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Astronomy Astrophysics

A Stellar Corpse and its Survivor Child

Can a child ever get older than its parents? Right, the answer is a ‘No’. But a child can outgrow its parents in size. Do you agree?

An illustration of WD 1856 b orbiting the parent White Dwarf
Credit: NASA’s Goddard Space Flight Center

This is what a team of international astronomers has recently discovered in a Stellar Family using NASA’s TESS and the old buddy- Spitzer Space Telescope, before it was decommissioned earlier this year. TESS discovers exoplanets by scanning the large parts of the sky. It does so by observing the dimming in the light coming from a star as the planet, during its revolution, passes in front of its star and blocks the star’s light. Spitzer, however, operates in the Infrared region of the Spectrum.

The team has found a 14xJupiter Mass planet called WD 1856 b revolving around a white dwarf, named WD 1856+534 about 80ly away in the constellation of Draco. The white dwarf is just 40% bigger than the Earth in size. The discovery is startling because the planet orbits the star 60 times as fast as Mercury orbits the Sun once. The Planet, being so close to its parent, is intact and is suspected to have survived the fierce death of its parent star.

The white dwarfs are the dense cores of the dead stars, having masses of order of the mass of the Sun. When a Sun-like star gets older and older, it runs out of fuel and reaches the red giant phase of its life where it grows bigger and bigger in size and enlarges hundreds to thousands times of its original size. Eventually, the red giant puffs off its outer layers of gas forming a planetary nebula and what remains is the hot dense core. Any nearby planets or bodies are usually engulfed by the star during its red giant phase.

Past researches and studies have provided evidence for inward scattering of asteroids and comets after the formation of the White Dwarf. They are then shattered by white dwarf’s strong gravity and form a debris disk around it. What has surprised astronomers the most is that the planet WD 1856 b remained intact even if it had made an inward journey. The statement “So far, no intact planets have been detected in close orbits around white dwarfs. Here we report the observation of a giant planet candidate transiting the white dwarf WD 1856+534 (TIC 267574918) every 1.4 days.” was published in an article on September 16, 2020 on Nature.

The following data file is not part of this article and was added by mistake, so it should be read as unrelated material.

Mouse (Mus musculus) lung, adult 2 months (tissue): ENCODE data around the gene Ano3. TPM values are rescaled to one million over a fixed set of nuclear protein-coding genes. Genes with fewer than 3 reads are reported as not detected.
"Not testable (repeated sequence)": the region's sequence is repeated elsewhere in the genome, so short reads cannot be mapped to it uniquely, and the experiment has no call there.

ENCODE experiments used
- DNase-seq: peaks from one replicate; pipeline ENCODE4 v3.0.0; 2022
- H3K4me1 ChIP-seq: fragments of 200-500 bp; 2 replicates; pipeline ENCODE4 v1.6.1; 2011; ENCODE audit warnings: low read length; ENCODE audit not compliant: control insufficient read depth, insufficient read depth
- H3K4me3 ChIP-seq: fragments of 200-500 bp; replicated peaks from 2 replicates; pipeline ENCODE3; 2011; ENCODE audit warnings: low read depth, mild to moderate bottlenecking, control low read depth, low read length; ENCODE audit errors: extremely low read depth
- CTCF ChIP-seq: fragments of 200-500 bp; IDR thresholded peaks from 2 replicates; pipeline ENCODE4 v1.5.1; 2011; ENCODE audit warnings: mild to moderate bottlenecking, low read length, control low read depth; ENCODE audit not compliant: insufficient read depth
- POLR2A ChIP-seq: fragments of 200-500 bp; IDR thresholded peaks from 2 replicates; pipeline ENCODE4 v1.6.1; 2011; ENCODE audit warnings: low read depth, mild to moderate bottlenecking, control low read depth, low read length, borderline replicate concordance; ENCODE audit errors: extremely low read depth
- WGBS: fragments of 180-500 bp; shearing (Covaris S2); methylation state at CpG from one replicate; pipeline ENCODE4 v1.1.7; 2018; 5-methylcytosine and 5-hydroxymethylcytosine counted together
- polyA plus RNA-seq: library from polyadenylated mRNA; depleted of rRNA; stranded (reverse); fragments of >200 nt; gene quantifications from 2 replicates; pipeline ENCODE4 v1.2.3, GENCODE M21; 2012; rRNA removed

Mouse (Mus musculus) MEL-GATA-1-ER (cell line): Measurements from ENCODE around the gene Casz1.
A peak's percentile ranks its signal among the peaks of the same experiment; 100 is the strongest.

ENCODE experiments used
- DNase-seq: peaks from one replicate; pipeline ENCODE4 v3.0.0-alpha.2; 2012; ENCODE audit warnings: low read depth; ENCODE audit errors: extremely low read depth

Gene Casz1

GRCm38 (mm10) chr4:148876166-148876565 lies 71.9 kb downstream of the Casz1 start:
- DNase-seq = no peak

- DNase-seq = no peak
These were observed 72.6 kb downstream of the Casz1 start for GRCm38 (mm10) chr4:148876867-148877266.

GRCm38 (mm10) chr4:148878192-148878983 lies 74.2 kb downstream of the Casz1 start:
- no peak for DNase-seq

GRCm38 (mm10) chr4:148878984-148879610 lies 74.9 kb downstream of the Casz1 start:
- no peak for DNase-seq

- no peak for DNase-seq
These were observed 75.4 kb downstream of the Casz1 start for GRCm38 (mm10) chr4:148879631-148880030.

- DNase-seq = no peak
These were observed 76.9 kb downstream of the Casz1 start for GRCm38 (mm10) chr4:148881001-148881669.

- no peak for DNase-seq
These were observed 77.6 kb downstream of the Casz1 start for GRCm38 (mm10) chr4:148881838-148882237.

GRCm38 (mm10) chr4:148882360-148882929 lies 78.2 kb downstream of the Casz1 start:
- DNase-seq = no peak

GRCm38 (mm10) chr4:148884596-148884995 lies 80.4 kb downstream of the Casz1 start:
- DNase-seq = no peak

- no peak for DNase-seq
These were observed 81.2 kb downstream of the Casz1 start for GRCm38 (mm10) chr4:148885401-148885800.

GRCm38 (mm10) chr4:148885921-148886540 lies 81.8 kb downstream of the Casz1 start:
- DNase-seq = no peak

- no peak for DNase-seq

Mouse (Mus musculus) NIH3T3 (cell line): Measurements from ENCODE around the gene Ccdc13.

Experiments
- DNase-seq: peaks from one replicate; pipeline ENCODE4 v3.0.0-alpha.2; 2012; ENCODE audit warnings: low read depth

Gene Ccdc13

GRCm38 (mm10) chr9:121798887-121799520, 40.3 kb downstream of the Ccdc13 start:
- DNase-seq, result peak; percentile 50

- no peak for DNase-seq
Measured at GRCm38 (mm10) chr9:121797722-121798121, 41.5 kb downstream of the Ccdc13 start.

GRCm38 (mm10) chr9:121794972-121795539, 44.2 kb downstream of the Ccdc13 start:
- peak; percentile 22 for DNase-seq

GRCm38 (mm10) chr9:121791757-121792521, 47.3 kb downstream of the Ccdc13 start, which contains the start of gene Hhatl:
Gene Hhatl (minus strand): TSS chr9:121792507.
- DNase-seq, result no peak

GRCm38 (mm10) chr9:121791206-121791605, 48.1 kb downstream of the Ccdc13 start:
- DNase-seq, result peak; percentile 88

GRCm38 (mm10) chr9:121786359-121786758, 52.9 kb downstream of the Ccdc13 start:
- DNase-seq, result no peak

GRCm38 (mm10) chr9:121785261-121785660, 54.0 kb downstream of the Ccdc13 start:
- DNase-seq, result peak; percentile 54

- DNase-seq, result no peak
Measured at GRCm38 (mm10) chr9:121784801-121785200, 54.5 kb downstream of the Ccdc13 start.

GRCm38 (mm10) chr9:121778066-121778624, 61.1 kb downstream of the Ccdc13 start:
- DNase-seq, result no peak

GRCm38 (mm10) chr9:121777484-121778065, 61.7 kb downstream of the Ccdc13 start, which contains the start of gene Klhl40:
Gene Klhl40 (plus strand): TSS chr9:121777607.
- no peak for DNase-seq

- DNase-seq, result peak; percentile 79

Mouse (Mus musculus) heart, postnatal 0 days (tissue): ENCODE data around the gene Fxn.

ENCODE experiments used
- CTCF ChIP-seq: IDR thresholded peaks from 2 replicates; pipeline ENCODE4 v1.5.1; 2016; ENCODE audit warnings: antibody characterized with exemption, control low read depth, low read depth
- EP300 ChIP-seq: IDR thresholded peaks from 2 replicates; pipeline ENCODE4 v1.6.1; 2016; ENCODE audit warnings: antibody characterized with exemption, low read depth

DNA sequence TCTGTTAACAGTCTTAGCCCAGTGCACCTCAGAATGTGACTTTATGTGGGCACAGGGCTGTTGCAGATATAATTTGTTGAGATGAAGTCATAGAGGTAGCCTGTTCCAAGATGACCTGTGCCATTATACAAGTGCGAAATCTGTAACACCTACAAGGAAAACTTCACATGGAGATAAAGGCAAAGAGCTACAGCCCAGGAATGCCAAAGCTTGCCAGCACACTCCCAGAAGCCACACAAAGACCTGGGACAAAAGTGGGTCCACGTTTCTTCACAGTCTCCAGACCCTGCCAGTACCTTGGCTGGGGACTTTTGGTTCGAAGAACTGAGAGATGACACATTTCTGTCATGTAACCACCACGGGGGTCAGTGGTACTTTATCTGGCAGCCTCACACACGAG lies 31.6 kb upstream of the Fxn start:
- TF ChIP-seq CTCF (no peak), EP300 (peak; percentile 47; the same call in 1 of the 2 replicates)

The team has suggested several possible explanations for this to happen. One reason could be that the planet, WD 1856 b, got nudged inwards due to many Jupiter-sized bodies which might lie closer to its original orbit. Another reason, for the inward push, could be the gravitational tug of the two other red dwarfs which are a part of the WD 1856 system. Perturbation of the whole system due to a flyby from a rogue star could also be a possible reason. But according to the team, all these explanations are merely theories and even they are awaiting the confirmed explanation to reason this.

The Universe is bigger than we can ever imagine and is full of surprises for us to discover. The explanations can go as wild as the Universe wants them to be. And we believe that the explanations can be as bizarre as possible provided the laws of Physics do not break. A possible explanation, I really do not know if it is correct, that came in my head was that the planet was initially a rocky body which accreted all the gas and material, puffed off by the star as it became a white dwarf, onto it. So, what are your possible explanations? Let me know in the comments below.


[1] Potter, Sean. “NASA Missions Spy First Possible ‘Survivor’ Planet Hugging White Dwarf.” NASA, NASA, 15 Sept. 2020, www.nasa.gov/press-release/nasa-missions-spy-first-possible-survivor-planet-hugging-white-dwarf-star.

[2] Wall, Mike. “Big Find! Scientists Spot Giant Alien Planet Orbiting Close to Dead Star’s Corpse.” Space.com, Space, 16 Sept. 2020, www.space.com/giant-exoplanet-found-orbiting-white-dwarf-wd-1856b.html.



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